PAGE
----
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Timeline of Christof Fattinger

2019
Jan
28
Published new article




Article

Principles for Sensitive and Robust Biomolecular Interaction Analysis: The Limits of Detection and Resolution of Diffrac...

Published: 28 January 2019 by American Physical Society (APS) in Physical Review Applied

doi: 10.1103/physrevapplied.11.014056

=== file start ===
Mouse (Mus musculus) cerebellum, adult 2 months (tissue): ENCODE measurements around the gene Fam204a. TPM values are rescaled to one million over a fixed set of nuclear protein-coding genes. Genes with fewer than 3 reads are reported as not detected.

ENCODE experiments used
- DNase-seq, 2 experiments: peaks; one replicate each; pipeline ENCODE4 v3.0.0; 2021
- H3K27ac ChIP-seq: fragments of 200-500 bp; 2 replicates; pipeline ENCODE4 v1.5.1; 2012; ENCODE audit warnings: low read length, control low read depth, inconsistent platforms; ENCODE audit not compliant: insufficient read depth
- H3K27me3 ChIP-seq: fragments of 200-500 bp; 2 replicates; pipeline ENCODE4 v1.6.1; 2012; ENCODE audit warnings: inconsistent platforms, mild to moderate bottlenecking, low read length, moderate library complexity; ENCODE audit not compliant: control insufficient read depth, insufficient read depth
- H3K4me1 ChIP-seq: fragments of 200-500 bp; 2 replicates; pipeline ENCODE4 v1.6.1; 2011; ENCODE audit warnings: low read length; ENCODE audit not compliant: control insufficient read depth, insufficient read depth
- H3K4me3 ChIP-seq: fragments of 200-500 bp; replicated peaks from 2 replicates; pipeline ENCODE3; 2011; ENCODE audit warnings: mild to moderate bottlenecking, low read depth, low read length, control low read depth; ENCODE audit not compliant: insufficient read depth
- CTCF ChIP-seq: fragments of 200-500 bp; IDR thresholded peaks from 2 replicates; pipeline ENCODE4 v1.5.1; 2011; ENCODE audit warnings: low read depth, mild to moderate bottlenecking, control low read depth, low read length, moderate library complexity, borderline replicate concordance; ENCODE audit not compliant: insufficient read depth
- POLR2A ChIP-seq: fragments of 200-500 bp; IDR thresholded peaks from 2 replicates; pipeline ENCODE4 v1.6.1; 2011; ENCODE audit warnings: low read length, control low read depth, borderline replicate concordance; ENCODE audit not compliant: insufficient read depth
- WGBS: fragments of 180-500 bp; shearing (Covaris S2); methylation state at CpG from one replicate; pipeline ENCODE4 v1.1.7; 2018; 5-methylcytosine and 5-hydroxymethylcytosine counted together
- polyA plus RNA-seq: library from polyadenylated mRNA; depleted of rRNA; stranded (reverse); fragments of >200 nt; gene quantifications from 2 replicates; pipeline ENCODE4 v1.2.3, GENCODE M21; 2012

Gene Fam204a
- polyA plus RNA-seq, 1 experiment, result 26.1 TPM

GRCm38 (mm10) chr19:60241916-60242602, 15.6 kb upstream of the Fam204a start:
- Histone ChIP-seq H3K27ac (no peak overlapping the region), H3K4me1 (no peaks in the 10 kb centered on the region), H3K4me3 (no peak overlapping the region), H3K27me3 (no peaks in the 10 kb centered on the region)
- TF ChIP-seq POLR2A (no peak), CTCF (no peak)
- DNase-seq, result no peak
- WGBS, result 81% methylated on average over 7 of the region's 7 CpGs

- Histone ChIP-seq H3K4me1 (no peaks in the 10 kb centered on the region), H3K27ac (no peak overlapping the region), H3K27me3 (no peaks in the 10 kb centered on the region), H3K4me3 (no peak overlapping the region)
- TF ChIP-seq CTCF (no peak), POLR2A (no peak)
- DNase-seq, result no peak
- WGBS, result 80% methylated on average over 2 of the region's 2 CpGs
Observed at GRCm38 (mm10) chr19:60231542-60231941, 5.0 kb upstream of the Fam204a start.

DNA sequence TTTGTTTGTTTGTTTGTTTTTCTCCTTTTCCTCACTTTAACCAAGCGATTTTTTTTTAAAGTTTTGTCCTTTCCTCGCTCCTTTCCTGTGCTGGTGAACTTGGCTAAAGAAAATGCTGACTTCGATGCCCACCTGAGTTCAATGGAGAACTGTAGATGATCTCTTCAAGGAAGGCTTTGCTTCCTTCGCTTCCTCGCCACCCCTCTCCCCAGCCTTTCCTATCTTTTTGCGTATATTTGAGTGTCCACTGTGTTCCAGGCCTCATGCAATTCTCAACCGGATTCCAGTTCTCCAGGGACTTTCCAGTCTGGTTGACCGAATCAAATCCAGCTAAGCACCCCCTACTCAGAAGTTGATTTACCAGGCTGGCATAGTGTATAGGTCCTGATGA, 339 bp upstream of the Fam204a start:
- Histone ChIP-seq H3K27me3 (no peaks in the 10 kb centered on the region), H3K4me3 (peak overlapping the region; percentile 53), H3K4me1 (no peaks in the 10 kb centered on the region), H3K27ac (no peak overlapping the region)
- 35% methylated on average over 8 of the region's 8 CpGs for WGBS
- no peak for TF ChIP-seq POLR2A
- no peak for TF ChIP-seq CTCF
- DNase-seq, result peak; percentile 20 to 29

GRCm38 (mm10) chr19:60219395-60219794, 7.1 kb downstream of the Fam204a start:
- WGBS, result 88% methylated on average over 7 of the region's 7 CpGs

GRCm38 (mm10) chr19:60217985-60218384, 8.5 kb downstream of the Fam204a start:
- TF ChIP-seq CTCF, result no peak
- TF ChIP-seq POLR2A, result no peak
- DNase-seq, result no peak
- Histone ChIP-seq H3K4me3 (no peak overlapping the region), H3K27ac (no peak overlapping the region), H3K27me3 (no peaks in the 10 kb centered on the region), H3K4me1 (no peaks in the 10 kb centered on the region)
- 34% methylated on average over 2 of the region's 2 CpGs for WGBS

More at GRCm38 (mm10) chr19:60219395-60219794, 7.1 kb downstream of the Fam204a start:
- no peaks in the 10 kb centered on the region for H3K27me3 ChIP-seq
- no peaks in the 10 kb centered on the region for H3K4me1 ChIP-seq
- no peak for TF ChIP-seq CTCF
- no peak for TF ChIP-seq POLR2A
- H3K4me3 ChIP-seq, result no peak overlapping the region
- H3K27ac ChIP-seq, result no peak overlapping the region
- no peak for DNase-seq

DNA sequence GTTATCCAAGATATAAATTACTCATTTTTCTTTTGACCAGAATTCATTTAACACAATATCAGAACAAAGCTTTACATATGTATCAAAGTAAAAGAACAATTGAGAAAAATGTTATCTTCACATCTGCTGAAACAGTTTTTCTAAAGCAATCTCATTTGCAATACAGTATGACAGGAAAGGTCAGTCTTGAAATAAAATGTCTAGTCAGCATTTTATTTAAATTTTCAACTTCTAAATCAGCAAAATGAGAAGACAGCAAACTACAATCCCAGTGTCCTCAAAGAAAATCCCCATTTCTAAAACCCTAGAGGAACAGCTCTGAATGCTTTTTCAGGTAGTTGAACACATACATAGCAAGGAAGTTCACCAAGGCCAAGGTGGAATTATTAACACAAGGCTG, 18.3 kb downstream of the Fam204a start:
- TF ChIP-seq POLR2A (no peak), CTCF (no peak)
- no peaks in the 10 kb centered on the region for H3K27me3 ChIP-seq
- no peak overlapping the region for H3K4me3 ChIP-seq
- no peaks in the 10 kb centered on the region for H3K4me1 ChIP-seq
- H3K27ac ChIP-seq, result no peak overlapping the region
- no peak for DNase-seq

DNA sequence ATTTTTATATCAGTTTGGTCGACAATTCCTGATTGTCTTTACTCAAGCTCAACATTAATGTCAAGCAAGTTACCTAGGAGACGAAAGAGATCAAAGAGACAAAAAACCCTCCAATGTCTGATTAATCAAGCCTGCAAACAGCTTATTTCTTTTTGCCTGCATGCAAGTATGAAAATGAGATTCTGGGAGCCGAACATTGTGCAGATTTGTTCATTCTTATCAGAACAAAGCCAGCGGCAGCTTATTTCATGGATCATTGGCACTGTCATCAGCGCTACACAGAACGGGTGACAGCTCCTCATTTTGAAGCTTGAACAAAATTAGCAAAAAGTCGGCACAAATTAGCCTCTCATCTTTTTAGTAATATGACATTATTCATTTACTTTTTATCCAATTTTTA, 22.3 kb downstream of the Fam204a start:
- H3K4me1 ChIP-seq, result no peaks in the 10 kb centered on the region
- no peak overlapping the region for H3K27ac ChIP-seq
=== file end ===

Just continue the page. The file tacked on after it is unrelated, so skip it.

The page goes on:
Label-free biosensors enable the monitoring of biomolecular interactions in real time, which is key to the analysis of the binding characteristics of biomolecules. While refractometric optical biosensors such as surface plasmon resonance (SPR) are sensitive and well-established, they are susceptible to any change of the refractive index in the sensing volume caused by minute variations in composition of the sample buffer, temperature drifts, and most importantly nonspecific binding to the sensor surface in complex fluids such as blood. The limitations arise because refractometric sensors measure the refractive index of the entire sensing volume. Conversely, diffractometric biosensors–for example, focal molography–only detect the diffracted light from a coherent assembly of analyte molecules. Thus any refractive index distribution that is noncoherent with respect to this molecular assembly does not add to the coherent signal. This makes diffractometric biosensors inherently robust and enables sensitive measurements without reference channels or temperature stabilization. The coherent assembly is generated by selective binding of the analyte molecules to a synthetic binding pattern–the mologram. Focal molography has been introduced theoretically [C. Fattinger, Phys. Rev. X 4, 031024 (2014)] and verified experimentally [V. Gatterdam, A. Frutiger, K.-P. Stengele, D. Heindl, T. Lübbes, J. Vörös, and C. Fattinger, Nat. Nanotechnol. 12, 1089 (2017)] in previous papers. However, further understanding of the underlying physics and a diffraction-limited readout is needed to unveil its full potential. This paper introduces refined theoretical models, which can accurately quantify the amount of biological matter bound to the mologram from the diffracted intensity. In addition, it presents measurements of diffraction-limited molographic foci, i.e., Airy discs. These improvements enable us to demonstrate a resolution in real-time binding experiments comparable to the best SPR sensors without the need for temperature stabilization or drift correction and to detect low-molecular-weight compounds label free in an endpoint format. The presented experiments exemplify the robustness and sensitivity of the diffractometric sensor principle.